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Calgon is a brand registered trademark of different corporations. The original product consisted of powdered sodium hexametaphosphate (amorphous sodium polyphospate), which in water would complex with ambient calcium ion and certain other cations, preventing formation of unwanted salts and interference by those cations with the actions of soap or other detergents. Its name was a portmanteau derived from the phrase "calcium gone". Originally promoted for general use in bathing and cleaning, it gave rise to derivative products which have diverged from the original composition. Today, Calgon water softener contains the active ingredients zeolite and polycarboxylate, which are less problematic in wastewater treatment than phosphates.
The brands have their origin in Calgon, Inc. of Pittsburgh, Pennsylvania, which first put Calgon water softener on the market in 1933. It was acquired by Merck in 1968 and later broken up and sold off. Calgon was broken into:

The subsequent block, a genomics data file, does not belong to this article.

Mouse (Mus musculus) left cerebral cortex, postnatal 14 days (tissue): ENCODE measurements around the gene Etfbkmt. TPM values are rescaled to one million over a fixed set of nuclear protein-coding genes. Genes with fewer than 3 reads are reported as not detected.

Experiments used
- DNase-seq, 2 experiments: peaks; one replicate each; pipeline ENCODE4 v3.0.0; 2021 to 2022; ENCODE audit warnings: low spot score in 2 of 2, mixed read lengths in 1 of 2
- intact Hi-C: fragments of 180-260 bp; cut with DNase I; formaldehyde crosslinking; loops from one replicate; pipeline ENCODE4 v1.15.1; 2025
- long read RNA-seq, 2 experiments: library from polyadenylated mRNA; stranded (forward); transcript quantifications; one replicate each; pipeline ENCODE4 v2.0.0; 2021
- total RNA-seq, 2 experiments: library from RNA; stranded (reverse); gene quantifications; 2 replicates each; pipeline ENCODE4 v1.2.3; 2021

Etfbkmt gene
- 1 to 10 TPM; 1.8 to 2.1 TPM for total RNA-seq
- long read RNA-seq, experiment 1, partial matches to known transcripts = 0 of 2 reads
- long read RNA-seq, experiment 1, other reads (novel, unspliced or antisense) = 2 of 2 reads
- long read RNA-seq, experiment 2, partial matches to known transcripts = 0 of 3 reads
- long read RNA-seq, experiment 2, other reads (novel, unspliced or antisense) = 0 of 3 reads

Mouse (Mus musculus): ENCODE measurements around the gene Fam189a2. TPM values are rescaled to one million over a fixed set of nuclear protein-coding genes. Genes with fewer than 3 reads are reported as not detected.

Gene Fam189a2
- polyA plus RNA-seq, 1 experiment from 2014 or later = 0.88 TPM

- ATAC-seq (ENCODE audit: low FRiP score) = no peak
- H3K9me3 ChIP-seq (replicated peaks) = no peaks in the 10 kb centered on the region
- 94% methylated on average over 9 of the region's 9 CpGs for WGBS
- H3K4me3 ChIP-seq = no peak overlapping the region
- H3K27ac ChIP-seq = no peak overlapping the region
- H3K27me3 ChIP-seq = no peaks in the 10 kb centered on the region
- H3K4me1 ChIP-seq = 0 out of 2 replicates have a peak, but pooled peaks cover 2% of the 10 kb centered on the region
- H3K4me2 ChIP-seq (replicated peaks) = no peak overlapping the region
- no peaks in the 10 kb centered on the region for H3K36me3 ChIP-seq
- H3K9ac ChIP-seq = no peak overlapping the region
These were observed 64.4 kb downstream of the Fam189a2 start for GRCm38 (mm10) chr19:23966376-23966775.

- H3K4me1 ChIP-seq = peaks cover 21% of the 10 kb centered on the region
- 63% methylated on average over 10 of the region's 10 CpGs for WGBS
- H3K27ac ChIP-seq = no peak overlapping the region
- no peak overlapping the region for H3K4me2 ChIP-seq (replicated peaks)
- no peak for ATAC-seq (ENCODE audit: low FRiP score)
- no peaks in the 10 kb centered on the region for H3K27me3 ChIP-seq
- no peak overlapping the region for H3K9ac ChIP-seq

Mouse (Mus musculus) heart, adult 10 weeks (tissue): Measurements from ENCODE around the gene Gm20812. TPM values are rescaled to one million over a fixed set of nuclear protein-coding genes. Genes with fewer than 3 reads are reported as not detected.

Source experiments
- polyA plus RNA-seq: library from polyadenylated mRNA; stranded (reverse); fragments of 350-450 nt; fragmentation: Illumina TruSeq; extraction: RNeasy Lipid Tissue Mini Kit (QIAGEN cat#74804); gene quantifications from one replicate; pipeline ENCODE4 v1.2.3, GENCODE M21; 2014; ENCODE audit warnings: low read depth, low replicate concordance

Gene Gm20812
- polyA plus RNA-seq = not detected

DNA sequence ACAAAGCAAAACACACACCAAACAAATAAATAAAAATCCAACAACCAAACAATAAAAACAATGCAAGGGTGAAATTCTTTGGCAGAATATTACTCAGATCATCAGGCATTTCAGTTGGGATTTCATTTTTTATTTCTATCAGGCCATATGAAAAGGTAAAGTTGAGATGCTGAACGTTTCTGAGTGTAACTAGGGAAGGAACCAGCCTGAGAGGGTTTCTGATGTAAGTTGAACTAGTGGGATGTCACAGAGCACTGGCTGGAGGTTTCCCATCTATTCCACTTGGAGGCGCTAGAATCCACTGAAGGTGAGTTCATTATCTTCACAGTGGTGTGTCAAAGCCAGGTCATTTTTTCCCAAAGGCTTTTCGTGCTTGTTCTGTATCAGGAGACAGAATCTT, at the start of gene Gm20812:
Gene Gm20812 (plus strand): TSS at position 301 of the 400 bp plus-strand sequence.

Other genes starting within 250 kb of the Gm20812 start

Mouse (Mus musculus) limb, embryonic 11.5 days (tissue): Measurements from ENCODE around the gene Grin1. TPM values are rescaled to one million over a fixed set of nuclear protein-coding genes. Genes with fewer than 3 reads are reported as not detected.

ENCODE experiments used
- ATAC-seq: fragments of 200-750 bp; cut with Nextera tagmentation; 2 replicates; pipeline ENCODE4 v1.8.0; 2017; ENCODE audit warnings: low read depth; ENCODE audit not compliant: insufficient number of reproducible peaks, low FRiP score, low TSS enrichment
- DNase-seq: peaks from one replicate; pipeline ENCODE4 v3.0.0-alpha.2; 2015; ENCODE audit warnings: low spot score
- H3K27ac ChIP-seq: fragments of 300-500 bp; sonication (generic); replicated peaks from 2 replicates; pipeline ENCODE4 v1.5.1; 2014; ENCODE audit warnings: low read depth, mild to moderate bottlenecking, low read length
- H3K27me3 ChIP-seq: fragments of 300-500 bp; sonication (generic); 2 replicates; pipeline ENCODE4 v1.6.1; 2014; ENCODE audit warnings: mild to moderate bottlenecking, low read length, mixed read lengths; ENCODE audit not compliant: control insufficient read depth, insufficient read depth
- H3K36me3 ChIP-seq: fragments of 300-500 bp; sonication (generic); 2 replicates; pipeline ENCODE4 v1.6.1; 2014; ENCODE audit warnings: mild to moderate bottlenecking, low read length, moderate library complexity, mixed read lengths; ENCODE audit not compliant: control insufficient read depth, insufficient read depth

- Calgon water softener, sold to Reckitt Benckiser. Calgonit is the brand name of Reckitt Benckiser's dishwasher detergent sold in Continental Europe.
- Calgon bath and beauty products, sold to Coty, Inc., and then acquired by Ascendia Brands on 9 February 2007. Ilex Capital of Annapolis, Maryland purchased the product line and the rights to the name for $4.2 million in 2008. The brand's operations are run by Ilex Consumer Products Group LLC, the parent company's Baltimore-based arm headquartered in the Warehouse at Camden Yards.
- Calgon Carbon Corporation, acquired by its management in a leveraged buyout in 1985 and taken public in 1987
- Calgon Water Management, sold to English China Clays in June 1993 for $307.5 million
- Calgon Vestal Laboratories, sold to Bristol-Myers Squibb in November 1994 for $261.5 million and then to the Steris Corporation in 1996
In North American popular culture, Calgon's advertisements have generated several popular catchphrases and/or definitions, which have been referenced in numerous subsequent songs, television shows, and motion pictures.
"Calgon, take me away!" 
This commercial was for Calgon bath and beauty products.
In this advertisement, a woman wearing a fluffy pink robe is seen in a chaotic home scenario. As tension rises, she utters the slogan "Calgon, take me away!" The next scene shows her relaxing in a bath in a quiet room.